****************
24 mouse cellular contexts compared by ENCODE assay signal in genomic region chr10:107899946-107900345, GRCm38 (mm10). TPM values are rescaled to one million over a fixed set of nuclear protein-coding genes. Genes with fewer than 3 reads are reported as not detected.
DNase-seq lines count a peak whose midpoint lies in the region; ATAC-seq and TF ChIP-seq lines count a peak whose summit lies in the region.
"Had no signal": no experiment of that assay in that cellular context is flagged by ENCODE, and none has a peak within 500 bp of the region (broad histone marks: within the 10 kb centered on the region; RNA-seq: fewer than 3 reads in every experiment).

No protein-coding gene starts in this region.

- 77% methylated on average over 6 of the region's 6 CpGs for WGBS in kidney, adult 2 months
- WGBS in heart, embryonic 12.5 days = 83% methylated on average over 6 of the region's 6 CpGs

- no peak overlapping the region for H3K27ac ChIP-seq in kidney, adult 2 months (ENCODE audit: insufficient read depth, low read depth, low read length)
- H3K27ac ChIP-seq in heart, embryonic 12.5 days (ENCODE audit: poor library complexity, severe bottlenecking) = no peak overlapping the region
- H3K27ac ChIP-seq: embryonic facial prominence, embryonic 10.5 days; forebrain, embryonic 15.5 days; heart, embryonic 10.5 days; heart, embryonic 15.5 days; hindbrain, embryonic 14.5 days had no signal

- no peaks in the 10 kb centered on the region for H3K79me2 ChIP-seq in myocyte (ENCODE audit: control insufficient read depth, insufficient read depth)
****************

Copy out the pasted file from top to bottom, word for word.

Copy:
24 mouse cellular contexts compared by ENCODE assay signal in genomic region chr10:107899946-107900345, GRCm38 (mm10). TPM values are rescaled to one million over a fixed set of nuclear protein-coding genes. Genes with fewer than 3 reads are reported as not detected.
DNase-seq lines count a peak whose midpoint lies in the region; ATAC-seq and TF ChIP-seq lines count a peak whose summit lies in the region.
"Had no signal": no experiment of that assay in that cellular context is flagged by ENCODE, and none has a peak within 500 bp of the region (broad histone marks: within the 10 kb centered on the region; RNA-seq: fewer than 3 reads in every experiment).

No protein-coding gene starts in this region.

- 77% methylated on average over 6 of the region's 6 CpGs for WGBS in kidney, adult 2 months
- WGBS in heart, embryonic 12.5 days = 83% methylated on average over 6 of the region's 6 CpGs

- no peak overlapping the region for H3K27ac ChIP-seq in kidney, adult 2 months (ENCODE audit: insufficient read depth, low read depth, low read length)
- H3K27ac ChIP-seq in heart, embryonic 12.5 days (ENCODE audit: poor library complexity, severe bottlenecking) = no peak overlapping the region
- H3K27ac ChIP-seq: embryonic facial prominence, embryonic 10.5 days; forebrain, embryonic 15.5 days; heart, embryonic 10.5 days; heart, embryonic 15.5 days; hindbrain, embryonic 14.5 days had no signal

- no peaks in the 10 kb centered on the region for H3K79me2 ChIP-seq in myocyte (ENCODE audit: control insufficient read depth, insufficient read depth)